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Post by Bod
On Thu, 12 Oct 2017 14:16:59 +0100, Cindy Hamilton
Post by Cindy Hamilton
Post by James Wilkinson Sword
Why don't water boards in hard water areas filter the water for
you? It would save their own pipes getting scaled up too.
More than 15 million U.S. households have their own well. Some
of them don't see fit to treat their water for calcium.
Depends where you live. I don't know about the US, but in the UK only
the south half has hard water.
Cornwall and Devon have soft water and that's in the south.
I'd forgotten about them. But AFAIK anything from Yorkshire upwards is soft.
--
If it weren't for electricity, we'd all be watching television by candlelight. -- Geroge Gobel
Frank
2017-10-12 13:58:58 UTC
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Post by Cindy Hamilton
Post by James Wilkinson Sword
Why don't water boards in hard water areas filter the water for you? It would save their own pipes getting scaled up too.
More than 15 million U.S. households have their own well. Some
of them don't see fit to treat their water for calcium.
Cindy Hamilton
I have a well and decided not to treat as calcium is borderline. If I
had treated, as next door neighbor did, when he sold his house found
that he needed an extra drainage field dug for the exchanger flush as
salt is harmful to septic systems. Probably hastens concrete erosion as
you will observe if you ever used sodium chloride on your concrete walk
to melt ice.
James Wilkinson Sword
2017-10-12 14:14:49 UTC
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Post by Frank
Post by Cindy Hamilton
Post by James Wilkinson Sword
Why don't water boards in hard water areas filter the water for you? It would save their own pipes getting scaled up too.
More than 15 million U.S. households have their own well. Some
of them don't see fit to treat their water for calcium.
Cindy Hamilton
I have a well and decided not to treat as calcium is borderline. If I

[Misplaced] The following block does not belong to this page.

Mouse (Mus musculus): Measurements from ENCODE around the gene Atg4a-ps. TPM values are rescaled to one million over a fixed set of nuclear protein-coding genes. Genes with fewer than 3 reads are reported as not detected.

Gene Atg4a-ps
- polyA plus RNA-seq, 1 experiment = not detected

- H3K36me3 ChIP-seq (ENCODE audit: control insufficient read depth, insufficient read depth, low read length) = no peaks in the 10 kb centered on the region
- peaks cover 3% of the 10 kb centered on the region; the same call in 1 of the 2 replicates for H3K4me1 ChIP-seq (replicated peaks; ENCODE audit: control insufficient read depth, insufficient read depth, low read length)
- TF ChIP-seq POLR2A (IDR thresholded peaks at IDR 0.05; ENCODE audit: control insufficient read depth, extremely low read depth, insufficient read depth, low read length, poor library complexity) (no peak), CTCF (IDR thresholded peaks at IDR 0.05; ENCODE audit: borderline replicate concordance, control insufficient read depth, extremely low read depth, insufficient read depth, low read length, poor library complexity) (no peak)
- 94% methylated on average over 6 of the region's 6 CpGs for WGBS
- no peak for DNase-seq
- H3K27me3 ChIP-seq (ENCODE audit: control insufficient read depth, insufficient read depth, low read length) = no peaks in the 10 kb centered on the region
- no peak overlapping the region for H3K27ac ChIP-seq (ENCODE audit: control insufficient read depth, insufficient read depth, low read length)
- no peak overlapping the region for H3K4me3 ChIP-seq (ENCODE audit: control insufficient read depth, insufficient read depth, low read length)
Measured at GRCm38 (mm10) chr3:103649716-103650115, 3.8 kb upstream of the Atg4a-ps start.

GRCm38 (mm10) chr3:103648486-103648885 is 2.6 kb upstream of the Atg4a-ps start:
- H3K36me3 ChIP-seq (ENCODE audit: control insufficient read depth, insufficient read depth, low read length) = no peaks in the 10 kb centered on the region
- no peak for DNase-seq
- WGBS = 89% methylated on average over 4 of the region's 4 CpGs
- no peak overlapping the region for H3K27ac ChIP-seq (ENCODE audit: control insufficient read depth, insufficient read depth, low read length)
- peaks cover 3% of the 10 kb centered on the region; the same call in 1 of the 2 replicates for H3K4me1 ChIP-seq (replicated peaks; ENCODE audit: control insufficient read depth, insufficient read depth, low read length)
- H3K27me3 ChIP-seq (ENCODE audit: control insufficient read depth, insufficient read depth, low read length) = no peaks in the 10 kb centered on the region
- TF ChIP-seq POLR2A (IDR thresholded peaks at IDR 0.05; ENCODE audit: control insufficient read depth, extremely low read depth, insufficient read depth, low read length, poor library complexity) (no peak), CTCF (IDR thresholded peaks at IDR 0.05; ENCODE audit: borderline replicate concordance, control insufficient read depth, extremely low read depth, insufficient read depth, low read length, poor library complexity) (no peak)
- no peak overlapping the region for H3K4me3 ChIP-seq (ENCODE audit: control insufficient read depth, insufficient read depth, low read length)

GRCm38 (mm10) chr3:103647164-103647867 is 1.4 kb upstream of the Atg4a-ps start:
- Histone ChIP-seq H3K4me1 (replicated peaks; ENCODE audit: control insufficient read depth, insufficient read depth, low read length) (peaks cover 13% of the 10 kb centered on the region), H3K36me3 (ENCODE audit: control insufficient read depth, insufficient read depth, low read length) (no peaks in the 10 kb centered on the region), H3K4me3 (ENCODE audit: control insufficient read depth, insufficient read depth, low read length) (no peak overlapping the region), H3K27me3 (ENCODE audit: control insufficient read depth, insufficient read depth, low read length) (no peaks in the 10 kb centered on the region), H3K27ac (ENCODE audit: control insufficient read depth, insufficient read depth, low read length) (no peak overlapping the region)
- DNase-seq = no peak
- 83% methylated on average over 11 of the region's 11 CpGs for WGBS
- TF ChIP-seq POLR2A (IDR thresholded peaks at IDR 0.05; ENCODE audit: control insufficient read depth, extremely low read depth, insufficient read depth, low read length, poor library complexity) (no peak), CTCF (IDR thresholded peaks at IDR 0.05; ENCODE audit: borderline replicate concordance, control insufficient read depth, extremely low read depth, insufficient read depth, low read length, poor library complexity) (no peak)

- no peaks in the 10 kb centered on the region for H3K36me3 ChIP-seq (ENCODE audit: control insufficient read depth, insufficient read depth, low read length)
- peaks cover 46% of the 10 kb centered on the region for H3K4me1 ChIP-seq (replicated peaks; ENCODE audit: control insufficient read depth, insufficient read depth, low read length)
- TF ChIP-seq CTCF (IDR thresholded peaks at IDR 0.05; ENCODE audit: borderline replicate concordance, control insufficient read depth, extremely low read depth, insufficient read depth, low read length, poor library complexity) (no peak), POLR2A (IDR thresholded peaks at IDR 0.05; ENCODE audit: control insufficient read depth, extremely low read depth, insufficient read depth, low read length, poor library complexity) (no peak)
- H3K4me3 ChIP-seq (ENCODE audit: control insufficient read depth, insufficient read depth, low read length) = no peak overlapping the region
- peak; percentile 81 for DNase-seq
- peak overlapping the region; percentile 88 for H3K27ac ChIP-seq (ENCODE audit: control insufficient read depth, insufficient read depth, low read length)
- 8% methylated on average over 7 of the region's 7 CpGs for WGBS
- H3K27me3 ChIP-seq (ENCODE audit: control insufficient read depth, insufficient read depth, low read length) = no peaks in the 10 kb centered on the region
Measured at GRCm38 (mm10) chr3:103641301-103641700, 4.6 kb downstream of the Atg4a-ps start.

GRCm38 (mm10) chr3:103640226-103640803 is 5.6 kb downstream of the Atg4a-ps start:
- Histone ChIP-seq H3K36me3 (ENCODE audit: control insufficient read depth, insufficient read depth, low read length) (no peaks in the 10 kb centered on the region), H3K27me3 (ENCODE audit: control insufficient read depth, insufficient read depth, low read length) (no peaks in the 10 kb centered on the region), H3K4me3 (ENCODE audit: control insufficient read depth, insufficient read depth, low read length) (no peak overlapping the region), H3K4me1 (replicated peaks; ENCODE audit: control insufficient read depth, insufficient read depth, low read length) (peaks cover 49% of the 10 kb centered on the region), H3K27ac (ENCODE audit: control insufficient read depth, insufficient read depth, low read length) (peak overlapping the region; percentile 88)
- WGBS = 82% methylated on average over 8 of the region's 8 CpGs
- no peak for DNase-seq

had treated, as next door neighbor did, when he sold his house found
that he needed an extra drainage field dug for the exchanger flush as
salt is harmful to septic systems. Probably hastens concrete erosion as
you will observe if you ever used sodium chloride on your concrete walk
to melt ice.
Septic system, ugh! I'm glad we have a proper sewage outlet here.
--
Why was the nigger with diarrea freaking out?
He thought he was melting!
Frank
2017-10-12 14:34:19 UTC
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Post by Frank
Post by James Wilkinson Sword
Why don't water boards in hard water areas filter the water for
you?   It would save their own pipes getting scaled up too.
More than 15 million U.S. households have their own well.  Some
of them don't see fit to treat their water for calcium.
Cindy Hamilton
I have a well and decided not to treat as calcium is borderline. If I
had treated, as next door neighbor did, when he sold his house found
that he needed an extra drainage field dug for the exchanger flush as
salt is harmful to septic systems.  Probably hastens concrete erosion as
you will observe if you ever used sodium chloride on your concrete walk
to melt ice.
Septic system, ugh!  I'm glad we have a proper sewage outlet here.
When small development was built we had no access to water or sewer
system. Lots of about one acre can have well and septic if septic
drainage is approved.
BurfordTJustice
2017-10-12 13:43:45 UTC
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Why not ask on one of your UK groups??

After all you are a Brit in the UK
Post by James Wilkinson Sword
Why don't water boards in hard water areas filter the water for you? It
would save their own pipes getting scaled up too.
--
I took my Biology exam last Friday. I was asked to name two things
commonly found in cells. Apparently "Blacks" and "Scousers" were not the
correct answers.
Tim Streater
2017-10-12 13:47:58 UTC
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Post by BurfordTJustice
Why not ask on one of your UK groups??
After all you are a Brit in the UK
This *is* a UK group.
--
The truth of the matter is that we Scots have always been more divided amongst
ourselves than pitted against the English. Scottish history before the Union of
Parliaments is a gloomy, violent tale of murders, feuds, and tribal revenge.
Only after the Act of Union did Highlanders and Lowlanders, Picts and Celts,
begin to recognise one another as fellow citizens.

Tam Dalyell
BurfordTJustice
2017-10-12 13:50:54 UTC
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This isnot, fucktard...
,alt.home.repair



You don't even know where you are replying to.
Post by Tim Streater
Post by BurfordTJustice
Why not ask on one of your UK groups??
After all you are a Brit in the UK
This *is* a UK group.
--
The truth of the matter is that we Scots have always been more divided amongst
ourselves than pitted against the English. Scottish history before the Union of
Parliaments is a gloomy, violent tale of murders, feuds, and tribal revenge.
Only after the Act of Union did Highlanders and Lowlanders, Picts and Celts,
begin to recognise one another as fellow citizens.
Tam Dalyell
Colonel Edmund J. Burke
2017-10-12 14:59:32 UTC
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Why don't water boards in hard water areas filter the water for you?   It would save their own pipes getting scaled up too.
Water boards?
LOL!

Obviously a dumb limey...
Bod